Last week I kicked of a small series of posts devoted to using color theory to help stage your product photography. Last post covered complementary colors, and today we’re moving on to the wonderful world of… analogous colors!
When I want a photograph to have a more comfortable feel to it, I often use analogous pairings in my staging. Analogous colors are two to three colors in a row on the color wheel. Red-violet, violet, and blue-violet, for instance.
An analogous color scheme lacks the pop and contrast of a complementary color pair, but because all of the colors in an analogous scheme are similar, it conveys a more rich, harmonious feeling.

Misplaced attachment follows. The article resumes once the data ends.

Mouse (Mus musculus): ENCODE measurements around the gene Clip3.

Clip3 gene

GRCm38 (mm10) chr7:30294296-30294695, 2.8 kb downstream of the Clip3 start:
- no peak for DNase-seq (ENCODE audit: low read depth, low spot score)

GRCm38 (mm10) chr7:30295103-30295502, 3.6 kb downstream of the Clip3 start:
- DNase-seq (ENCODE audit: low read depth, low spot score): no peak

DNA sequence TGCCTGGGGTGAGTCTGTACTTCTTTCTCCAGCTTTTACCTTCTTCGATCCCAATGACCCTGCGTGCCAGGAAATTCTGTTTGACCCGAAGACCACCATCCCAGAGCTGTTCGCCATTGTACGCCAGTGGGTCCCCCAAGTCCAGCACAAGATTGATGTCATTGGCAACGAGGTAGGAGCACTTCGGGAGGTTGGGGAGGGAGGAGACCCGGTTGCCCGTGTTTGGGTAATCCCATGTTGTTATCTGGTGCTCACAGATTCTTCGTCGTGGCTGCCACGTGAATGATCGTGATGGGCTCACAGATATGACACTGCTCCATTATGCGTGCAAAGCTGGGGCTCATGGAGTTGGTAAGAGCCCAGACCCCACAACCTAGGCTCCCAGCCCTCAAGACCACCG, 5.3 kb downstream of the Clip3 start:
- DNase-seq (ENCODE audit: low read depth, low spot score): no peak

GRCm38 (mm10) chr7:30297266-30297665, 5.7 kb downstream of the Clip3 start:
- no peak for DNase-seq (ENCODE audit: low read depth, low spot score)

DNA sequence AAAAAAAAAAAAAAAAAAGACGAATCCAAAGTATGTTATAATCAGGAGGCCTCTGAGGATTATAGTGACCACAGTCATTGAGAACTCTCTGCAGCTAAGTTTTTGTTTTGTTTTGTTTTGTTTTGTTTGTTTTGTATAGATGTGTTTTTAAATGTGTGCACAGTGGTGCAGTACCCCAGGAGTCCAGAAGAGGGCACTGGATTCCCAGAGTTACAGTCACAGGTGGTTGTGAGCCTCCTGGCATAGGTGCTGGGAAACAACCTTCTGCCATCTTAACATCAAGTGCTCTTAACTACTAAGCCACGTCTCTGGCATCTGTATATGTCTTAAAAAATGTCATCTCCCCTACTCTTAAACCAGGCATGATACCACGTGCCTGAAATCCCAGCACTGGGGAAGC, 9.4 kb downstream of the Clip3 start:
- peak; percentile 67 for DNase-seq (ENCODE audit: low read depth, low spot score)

However, since I work in an earthy palette and my closet (despite the art teacher thing) doesn’t look like a rainbow, we have to stretch this idea a little to make it work.
So, I’ve got a blue-green honeycomb cowl and paired it with a dark blue shirt. Blue-green and blue are analogous colors, BUT, I’ve gone with a darker version of blue.
Here, I’ve got a dark green mitten on a yellow-green sweater AND there’s green detailing on the mitten. Yellow-green and green — analogous? Yup.
My point is that for the purposes of your product photography, you don’t have to stick strictly to the color wheel colors. You can use lighter, darker, or more muted versions (tints, shades, and tones) of those colors and still get the same sense of cohesiveness within your photograph.